EAT LESS MEAT. A popular reason to cut back on meat is for environmental reasons, but you’ll be helping your heart too. When you replace meat with soy, you’ll naturally eat less saturated fat. While tofu might not have a real “flavor,” that’s what makes it so versatile—it soaks up the flavors of a stir-fry sauce or marinade like a sponge, making it taste terrific! REIN INYOURSUGARADDICTION. We eat too much sugar. We consume 355 calories—or 22 teaspoons—of added sugars a day. Luckily, you can still make treats that satisfy your sweet tooth and cut back on your sugar intake at the same time by choosing treats that are naturally sweet like fruit.
caramelizes their natural sugars so they taste fantastic. It’s an easy way to cook veggies for dinner—pop a pan of them in the oven and make the rest of dinner while they roast. UP YOUR FIBER INTAKE. Getting enough fiber may help prevent cardiovascular disease, type 2 diabetes and a number of cancers. And eating more fiber may help you slim down. But the average person eats about 14 grams a day—the recommended daily intake is 21 to 38 grams. One of the easiest ways to up your fiber intake is to eat more whole grains. Quinoa, whole-wheat couscous, bulgur and polenta are all quick-cooking options to add to your weeknight repertoire.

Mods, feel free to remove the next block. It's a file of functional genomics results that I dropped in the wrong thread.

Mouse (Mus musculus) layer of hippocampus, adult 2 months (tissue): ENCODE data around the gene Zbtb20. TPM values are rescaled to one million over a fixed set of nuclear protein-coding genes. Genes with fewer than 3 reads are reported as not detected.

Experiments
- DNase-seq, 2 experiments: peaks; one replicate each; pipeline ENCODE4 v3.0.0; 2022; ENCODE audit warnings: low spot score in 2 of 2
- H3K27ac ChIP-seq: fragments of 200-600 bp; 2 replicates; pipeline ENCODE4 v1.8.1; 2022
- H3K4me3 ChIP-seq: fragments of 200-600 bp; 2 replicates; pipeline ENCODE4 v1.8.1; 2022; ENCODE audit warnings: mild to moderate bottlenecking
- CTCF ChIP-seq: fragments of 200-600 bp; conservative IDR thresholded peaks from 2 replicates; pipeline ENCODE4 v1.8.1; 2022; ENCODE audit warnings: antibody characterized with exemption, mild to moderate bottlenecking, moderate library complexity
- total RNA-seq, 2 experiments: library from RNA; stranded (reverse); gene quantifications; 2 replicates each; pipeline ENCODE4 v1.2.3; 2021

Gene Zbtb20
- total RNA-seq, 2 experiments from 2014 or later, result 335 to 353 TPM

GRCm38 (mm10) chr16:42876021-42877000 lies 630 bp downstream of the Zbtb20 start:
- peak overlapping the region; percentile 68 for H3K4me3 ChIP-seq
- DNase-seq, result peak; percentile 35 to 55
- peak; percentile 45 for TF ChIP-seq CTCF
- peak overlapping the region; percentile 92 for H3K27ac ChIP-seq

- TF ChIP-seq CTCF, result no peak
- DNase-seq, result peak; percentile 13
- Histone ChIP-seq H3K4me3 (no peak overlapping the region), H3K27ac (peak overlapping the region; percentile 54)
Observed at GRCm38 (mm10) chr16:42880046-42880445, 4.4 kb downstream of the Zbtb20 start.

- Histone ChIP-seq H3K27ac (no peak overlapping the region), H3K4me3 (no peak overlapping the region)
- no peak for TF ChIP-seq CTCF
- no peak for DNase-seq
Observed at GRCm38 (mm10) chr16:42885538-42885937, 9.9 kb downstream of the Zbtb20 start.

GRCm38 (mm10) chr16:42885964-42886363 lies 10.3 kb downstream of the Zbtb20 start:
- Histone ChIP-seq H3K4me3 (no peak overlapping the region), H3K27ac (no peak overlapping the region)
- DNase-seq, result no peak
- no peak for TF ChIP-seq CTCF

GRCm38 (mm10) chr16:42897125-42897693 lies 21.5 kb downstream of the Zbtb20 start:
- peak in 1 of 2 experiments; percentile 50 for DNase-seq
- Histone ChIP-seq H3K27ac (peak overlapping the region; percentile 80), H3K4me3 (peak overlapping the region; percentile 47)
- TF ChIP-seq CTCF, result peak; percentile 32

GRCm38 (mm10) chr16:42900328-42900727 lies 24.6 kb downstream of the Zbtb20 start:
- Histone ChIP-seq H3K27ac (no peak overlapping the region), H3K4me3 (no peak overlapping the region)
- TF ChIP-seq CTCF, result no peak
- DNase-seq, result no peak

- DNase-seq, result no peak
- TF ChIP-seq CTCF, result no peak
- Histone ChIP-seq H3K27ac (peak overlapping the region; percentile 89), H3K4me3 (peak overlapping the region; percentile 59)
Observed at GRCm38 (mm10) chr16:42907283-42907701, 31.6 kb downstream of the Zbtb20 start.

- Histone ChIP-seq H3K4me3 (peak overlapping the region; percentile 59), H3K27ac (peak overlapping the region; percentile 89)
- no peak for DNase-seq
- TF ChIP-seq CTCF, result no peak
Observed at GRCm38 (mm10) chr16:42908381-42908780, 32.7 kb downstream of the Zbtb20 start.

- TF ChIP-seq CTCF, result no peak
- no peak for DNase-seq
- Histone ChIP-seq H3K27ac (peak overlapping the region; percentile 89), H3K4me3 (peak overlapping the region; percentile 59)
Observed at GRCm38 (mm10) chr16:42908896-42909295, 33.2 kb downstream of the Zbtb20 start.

9 COND I T I ONS THAT ST I F L E YOUR STR I DE Problemswithrunningarenotadirectconsequenceofgettingolder.Rather, theyare theeffects of other conditions that become more common and severe with age. Common risk factors for severe problems with running include advanced age (older than 85) and multiple chronic disease conditions such as heart disease, arthritis, dementia, stroke, hip fracture or cancer. Common conditions that contribute to running problems include some of the following: 1. Back pain 2. Joint pain and arthritis 3. Diseases of the muscles or bones 4. Poor fitness 5. Problems after orthopedic surgery or stroke 6. Low blood pressure and heart disease 7. Parkinson’s disease 8. Vision or balance problems 9. Fear of falling If you’re experiencing any of these conditions and need help to get back on track, call The Fitness Lab at 303.800.2829 today!
ARE YOU WEARING THE RIGHT RUNNING SHOES?